Teenage caddie Lew Echlin carried Arnold Palmer’s bag in a practice round before the 1954 U.S. Amateur — and wanted no more of the job. Instead, Echlin chose to work the scoreboard for $2.50 an hour.
In the fifth round at the Country Club of Detroit, Palmer faced Frank Stranahan, who had beaten him 4 and 3 in the 1950 Amateur and 11 and 10 in the 36-hole semifinal of another event. A week before the ’54 Amateur, Stranahan edged Palmer at the World Amateur, but this round went 3 and 1 to the pride of Latrobe, Pennsylvania.
In the quarterfinals, Palmer faced Texan Don Cherry, a popular singer and the 1953 Canadian Amateur champion. Cherry, who had performed the night before at the nearby Dakota Inn, was singing the blues after losing 1-up.
In the 36-hole semifinal against Edward Meister Jr., Palmer shot 76 in the morning round but was still 1-up after halving the 18th with a double-bogey. “The contestants hit shots that cheered the hearts of duffers in the gallery,” one sportswriter wrote.
In the afternoon, Meister missed putts for the win on three straight holes, from 8, 5 and 16 feet. On the 36th hole, Palmer saved par by pitching from a grassy hollow to a front pin on a green that sloped severely away. “I doubt that Arnold ever hit a more miraculous shot,” his friend and agent Mark McCormack later wrote. There’s now a plaque on the spot celebrating Palmer’s title run. “That was my shot of the tournament,” says Palmer today. He won on the third extra hole.
In the final he faced Robert Sweeny, a dashing investment banker from tony Sands Point, New York. The 1937 British Amateur champ, Sweeny had attended Oxford University, where he met Ian Fleming and was rumored to have inspired Fleming’s most famous character, James Bond. During World War II, Sweeny helped organize the Eagle Squadron, a group of American pilots who flew for the Royal Air Force, and earned the Distinguished Flying Cross. He was said to have given strokes to Ben Hogan when they played at Seminole, one of Sweeny’s home courses. “We hailed from different galaxies,” noted Palmer, son of a club pro/greenkeeper.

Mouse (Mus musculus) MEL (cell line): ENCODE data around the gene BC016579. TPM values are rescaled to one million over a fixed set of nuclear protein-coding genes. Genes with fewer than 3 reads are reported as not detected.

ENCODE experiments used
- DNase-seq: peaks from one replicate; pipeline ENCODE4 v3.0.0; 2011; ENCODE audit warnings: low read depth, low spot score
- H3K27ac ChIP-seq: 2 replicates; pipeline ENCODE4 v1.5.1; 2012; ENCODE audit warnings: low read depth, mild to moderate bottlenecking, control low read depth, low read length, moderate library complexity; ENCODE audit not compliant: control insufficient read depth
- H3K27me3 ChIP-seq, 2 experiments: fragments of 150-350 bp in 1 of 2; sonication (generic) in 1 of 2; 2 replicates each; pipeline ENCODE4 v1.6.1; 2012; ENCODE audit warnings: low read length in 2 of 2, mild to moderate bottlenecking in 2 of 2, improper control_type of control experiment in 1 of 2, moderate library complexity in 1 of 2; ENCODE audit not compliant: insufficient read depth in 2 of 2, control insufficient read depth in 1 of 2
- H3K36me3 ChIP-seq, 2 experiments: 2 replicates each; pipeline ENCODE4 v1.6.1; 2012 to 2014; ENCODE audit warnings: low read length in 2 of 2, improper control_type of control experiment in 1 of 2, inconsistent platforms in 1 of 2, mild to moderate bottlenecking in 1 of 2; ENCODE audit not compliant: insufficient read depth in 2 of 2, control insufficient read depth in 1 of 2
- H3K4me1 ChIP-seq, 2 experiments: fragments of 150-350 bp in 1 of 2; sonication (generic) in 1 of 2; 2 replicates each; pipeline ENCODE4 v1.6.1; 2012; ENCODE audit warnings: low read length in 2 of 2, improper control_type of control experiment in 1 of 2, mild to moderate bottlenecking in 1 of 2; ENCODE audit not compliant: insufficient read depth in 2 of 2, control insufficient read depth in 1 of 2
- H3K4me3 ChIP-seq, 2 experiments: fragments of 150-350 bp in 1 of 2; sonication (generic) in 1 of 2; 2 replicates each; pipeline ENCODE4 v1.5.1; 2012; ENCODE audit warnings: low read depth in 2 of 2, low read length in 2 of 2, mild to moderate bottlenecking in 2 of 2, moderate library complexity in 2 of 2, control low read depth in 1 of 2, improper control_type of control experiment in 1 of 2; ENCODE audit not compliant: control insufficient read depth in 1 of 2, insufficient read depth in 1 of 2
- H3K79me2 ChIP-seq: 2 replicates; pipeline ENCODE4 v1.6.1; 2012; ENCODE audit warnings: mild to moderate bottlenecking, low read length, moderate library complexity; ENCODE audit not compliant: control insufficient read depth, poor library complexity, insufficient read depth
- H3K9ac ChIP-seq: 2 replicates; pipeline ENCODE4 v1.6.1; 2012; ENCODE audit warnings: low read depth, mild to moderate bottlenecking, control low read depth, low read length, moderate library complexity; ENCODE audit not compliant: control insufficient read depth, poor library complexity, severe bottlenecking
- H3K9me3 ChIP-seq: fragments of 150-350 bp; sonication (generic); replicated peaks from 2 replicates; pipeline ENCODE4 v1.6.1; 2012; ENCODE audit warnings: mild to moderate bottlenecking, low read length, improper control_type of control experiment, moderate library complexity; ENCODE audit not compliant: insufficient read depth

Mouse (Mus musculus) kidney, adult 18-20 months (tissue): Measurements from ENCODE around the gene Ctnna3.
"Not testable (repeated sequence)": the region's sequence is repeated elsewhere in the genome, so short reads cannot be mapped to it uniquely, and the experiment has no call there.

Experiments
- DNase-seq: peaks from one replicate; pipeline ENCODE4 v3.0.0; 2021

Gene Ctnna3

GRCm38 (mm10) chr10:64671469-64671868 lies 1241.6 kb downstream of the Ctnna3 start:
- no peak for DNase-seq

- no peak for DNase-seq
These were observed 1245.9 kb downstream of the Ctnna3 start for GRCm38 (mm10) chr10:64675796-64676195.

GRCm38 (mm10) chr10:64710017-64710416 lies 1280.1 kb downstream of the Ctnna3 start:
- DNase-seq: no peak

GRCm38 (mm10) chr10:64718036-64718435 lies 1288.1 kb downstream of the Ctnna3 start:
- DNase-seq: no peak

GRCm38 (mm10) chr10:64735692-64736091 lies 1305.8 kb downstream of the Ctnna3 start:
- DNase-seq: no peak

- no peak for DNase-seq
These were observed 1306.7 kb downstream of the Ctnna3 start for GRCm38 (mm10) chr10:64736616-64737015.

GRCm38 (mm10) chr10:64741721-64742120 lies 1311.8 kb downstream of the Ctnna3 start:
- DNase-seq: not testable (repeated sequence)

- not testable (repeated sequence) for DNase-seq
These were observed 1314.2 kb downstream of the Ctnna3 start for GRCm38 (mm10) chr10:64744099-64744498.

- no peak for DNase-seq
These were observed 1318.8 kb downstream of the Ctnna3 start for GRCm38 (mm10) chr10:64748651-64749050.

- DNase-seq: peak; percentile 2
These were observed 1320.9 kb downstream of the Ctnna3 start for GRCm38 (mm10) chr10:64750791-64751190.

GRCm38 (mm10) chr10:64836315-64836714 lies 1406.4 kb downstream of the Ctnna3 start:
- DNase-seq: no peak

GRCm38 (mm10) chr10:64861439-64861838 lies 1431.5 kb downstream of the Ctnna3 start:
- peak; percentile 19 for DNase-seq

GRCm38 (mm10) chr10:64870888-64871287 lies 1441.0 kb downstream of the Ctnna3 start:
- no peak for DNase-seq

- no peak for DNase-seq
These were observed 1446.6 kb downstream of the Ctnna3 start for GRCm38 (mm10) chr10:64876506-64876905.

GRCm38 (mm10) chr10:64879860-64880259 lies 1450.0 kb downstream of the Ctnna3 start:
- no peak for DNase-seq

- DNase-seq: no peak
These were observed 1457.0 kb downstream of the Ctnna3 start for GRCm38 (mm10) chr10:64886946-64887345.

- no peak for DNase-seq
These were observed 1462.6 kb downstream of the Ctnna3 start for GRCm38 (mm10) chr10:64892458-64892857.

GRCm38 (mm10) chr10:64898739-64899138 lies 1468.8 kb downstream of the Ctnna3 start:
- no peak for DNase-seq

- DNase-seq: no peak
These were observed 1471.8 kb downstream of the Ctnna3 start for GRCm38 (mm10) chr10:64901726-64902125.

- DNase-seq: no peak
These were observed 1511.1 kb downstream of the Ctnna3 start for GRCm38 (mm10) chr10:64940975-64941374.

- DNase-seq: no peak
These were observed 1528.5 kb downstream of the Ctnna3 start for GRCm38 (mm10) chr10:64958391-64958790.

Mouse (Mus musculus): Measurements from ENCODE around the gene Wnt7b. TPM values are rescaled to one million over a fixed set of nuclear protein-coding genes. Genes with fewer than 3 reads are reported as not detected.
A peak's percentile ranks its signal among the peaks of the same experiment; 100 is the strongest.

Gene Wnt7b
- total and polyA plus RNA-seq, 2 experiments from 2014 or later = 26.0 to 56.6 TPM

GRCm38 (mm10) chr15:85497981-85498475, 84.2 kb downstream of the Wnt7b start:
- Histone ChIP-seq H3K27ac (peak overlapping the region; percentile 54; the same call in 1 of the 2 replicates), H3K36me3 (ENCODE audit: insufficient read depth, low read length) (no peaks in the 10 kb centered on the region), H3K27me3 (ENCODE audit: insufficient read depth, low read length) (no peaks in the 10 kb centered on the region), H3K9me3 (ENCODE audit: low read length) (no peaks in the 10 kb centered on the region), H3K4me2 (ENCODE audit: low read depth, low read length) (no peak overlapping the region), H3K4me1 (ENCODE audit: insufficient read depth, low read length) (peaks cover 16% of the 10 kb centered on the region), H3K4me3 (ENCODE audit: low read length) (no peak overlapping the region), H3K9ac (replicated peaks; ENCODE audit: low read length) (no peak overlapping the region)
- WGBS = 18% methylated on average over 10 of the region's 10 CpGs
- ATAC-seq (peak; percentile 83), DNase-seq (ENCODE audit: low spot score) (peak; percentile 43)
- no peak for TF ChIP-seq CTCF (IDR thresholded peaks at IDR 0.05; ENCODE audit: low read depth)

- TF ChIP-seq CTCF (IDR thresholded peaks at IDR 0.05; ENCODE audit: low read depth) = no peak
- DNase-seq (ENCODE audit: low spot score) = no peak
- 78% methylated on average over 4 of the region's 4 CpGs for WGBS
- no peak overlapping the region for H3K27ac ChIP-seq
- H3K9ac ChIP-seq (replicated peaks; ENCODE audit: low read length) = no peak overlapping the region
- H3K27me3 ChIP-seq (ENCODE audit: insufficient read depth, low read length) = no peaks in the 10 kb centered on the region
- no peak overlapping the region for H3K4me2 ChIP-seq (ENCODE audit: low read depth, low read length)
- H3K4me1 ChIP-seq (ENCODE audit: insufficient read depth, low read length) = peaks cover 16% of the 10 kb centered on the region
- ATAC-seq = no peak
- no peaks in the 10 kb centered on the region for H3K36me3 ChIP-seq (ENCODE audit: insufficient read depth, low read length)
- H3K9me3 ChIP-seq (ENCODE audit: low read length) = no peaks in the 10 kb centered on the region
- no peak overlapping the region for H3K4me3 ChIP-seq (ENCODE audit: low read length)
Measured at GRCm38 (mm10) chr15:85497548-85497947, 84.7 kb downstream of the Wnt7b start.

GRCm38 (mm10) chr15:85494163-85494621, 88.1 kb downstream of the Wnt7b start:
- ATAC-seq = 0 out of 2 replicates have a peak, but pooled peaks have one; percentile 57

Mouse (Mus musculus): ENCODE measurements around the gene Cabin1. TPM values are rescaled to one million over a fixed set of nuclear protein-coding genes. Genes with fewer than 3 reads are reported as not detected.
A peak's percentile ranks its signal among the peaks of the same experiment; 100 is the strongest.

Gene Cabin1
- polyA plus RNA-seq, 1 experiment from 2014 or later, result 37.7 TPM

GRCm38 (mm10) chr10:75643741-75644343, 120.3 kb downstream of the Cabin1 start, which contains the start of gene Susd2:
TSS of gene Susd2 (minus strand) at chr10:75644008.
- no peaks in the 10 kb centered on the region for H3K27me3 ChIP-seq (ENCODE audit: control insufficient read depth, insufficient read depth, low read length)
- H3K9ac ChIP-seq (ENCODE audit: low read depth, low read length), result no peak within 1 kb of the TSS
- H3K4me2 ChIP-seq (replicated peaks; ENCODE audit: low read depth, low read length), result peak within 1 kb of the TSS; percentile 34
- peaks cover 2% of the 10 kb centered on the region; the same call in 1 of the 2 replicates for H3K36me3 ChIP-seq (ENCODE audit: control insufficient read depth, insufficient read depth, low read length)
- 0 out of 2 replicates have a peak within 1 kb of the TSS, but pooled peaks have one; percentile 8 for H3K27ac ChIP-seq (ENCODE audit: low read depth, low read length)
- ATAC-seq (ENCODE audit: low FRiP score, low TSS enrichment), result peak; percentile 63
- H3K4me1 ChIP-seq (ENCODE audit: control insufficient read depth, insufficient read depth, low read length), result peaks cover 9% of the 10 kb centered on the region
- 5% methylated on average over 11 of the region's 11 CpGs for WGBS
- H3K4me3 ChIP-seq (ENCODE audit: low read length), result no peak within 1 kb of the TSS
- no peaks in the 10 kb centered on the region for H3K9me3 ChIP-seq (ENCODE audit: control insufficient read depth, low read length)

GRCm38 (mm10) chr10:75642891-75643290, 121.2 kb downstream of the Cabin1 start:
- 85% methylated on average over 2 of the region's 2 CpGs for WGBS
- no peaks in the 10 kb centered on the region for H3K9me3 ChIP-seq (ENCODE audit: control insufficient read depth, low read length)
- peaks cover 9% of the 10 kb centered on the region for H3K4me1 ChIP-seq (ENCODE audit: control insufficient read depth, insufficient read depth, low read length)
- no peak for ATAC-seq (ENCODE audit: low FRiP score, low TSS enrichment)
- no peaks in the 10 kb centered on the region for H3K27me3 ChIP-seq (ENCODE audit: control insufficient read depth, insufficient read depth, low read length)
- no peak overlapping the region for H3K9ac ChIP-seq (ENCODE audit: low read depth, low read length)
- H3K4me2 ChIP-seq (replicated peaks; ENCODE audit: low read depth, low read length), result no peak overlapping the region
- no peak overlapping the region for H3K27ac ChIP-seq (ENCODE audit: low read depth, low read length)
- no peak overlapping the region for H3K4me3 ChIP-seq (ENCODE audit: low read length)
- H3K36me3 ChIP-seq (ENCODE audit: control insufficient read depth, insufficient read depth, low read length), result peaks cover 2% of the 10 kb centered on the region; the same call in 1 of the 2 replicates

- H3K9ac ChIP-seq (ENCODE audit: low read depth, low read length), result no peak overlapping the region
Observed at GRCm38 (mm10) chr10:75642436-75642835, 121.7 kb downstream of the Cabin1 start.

Sweeny jumped ahead with three early birdies, then approached his foe as they left the 5th tee. Throwing his arm around the young man, Sweeny said, “You can be sure of one thing — I can’t go on like this much longer.”
Two down through 18 holes, Palmer charged to a 1-up victory on the 36th hole. The match ended when Palmer’s drive found the fairway while Sweeny’s hopped into thick rough. After a failed search, Sweeny said, “Congratulations, Arnie, you win.” The tournament director signaled a brass band on the clubhouse terrace, and the band launched into “Hail to the Chief.”
Palmer hugged his crying mother, Doris, and searched the crowd for his famously circumspect father, Deacon. At last their eyes met. Deacon Palmer said, “You did pretty good, boy.”
Had Palmer lost, he might never have met his future wife. He was a paint salesman in Cleveland, where his boss gave him time off to play in a later tournament only because Palmer had won the Amateur. There he met Winifred Walzer. They were married for 45 years, until her death in 1999.
“Was the ’54 Amateur the turning point in my career? No question about it,” says Palmer. “I suspect I would have played professional golf even if I hadn’t won, but I don’t know when. My boss was very insistent that I continue to work for him.”
The King stranded in Cleveland, selling paint? “That was a possibility,” he says. “But when you start supposing, your whole life is a suppose.”